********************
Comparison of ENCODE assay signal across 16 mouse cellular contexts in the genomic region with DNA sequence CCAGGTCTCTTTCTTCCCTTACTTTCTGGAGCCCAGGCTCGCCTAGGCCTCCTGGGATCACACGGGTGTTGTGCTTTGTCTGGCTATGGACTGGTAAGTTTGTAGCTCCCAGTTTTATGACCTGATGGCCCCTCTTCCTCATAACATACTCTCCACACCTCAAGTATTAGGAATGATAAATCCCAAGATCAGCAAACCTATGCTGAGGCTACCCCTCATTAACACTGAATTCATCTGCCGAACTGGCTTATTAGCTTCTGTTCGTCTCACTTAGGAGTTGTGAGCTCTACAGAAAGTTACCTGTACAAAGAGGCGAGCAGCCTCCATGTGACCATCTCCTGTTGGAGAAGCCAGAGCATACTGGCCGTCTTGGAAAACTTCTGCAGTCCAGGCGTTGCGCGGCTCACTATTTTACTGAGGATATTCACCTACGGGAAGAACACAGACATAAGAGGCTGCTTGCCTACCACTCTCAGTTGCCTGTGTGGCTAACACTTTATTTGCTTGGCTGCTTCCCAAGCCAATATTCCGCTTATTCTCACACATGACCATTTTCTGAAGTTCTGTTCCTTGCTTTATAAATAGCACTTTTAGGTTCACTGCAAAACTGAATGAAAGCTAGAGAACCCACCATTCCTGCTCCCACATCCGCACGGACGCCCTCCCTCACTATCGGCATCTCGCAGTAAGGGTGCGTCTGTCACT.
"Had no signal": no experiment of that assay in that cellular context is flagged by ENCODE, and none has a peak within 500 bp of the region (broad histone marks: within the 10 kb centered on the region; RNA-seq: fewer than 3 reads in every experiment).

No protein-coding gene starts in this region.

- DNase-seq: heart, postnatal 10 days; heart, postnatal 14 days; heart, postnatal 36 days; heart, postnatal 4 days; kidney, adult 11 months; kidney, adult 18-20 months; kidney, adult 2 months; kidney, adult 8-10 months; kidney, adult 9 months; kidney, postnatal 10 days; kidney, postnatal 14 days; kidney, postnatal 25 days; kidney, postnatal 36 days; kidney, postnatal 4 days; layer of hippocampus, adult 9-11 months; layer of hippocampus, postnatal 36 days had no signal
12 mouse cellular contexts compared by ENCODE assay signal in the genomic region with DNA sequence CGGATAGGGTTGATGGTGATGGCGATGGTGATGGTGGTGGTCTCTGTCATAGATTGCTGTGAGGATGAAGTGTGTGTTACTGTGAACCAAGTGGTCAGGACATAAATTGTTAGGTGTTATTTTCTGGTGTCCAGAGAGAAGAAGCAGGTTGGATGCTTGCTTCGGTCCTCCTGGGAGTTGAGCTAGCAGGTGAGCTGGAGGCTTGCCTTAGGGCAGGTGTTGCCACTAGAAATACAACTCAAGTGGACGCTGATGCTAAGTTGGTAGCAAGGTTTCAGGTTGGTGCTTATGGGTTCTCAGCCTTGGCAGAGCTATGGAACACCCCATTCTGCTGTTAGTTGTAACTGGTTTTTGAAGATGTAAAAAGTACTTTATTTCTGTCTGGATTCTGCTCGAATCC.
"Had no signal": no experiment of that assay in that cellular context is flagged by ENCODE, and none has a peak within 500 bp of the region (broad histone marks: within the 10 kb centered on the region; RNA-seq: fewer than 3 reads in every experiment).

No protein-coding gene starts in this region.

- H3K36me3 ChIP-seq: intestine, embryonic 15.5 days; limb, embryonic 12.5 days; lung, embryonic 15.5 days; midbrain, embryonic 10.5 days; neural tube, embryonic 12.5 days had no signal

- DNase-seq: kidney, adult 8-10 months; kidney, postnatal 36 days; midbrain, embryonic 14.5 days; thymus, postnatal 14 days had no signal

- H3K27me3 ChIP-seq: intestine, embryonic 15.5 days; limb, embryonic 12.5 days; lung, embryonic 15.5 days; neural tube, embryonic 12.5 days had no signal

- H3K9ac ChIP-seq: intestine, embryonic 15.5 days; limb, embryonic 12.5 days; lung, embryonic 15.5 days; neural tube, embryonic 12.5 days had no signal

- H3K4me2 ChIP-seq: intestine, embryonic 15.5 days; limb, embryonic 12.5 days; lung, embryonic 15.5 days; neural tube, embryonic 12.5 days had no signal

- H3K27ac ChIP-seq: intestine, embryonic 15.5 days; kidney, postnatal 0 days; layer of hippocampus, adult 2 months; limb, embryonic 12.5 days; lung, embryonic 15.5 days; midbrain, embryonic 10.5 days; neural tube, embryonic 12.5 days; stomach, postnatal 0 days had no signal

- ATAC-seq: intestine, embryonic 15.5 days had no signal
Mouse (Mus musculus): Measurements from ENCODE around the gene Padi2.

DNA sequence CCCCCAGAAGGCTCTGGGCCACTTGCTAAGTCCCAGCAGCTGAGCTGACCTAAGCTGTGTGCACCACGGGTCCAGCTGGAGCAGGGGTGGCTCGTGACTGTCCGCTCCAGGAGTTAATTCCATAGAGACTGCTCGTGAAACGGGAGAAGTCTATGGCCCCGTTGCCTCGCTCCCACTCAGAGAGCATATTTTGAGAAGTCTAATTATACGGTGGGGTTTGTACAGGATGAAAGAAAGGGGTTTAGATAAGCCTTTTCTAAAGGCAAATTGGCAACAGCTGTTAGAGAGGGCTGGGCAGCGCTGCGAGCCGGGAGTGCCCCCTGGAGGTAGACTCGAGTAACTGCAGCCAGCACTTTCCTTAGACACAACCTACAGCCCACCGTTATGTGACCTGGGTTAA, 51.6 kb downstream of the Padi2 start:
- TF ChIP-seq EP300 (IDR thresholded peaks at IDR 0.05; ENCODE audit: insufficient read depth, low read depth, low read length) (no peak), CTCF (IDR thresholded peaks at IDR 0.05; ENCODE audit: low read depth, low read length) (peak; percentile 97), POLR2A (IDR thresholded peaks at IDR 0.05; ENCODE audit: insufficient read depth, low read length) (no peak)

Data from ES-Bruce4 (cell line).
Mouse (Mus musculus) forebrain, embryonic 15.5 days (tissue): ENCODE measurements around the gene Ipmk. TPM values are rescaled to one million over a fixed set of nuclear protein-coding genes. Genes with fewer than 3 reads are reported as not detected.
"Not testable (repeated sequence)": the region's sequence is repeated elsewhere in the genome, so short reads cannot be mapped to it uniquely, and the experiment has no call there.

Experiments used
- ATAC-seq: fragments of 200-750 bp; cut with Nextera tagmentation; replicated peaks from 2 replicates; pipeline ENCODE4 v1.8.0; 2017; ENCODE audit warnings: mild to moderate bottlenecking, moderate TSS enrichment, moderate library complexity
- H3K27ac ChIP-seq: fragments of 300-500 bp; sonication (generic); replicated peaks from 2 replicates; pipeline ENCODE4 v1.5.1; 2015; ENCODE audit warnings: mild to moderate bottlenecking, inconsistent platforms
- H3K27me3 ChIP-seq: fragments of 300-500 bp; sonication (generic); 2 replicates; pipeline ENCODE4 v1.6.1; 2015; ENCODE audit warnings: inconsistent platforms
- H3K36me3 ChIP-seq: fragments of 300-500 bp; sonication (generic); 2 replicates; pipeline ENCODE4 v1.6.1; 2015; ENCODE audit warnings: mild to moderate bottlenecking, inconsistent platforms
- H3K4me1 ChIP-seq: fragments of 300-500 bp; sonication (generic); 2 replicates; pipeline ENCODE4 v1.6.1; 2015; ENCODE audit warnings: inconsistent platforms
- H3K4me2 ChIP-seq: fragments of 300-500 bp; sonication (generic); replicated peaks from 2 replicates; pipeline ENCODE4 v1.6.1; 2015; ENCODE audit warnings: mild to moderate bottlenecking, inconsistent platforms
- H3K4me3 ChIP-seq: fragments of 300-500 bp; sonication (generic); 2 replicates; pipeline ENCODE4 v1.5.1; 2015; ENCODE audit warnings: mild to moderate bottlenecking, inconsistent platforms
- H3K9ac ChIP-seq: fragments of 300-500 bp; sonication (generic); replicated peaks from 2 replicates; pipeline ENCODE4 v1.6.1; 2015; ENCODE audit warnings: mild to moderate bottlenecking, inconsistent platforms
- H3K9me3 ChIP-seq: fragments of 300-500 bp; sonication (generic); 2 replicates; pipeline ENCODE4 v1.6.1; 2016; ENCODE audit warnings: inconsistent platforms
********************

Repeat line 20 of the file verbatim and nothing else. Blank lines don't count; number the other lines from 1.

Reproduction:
"Not testable (repeated sequence)": the region's sequence is repeated elsewhere in the genome, so short reads cannot be mapped to it uniquely, and the experiment has no call there.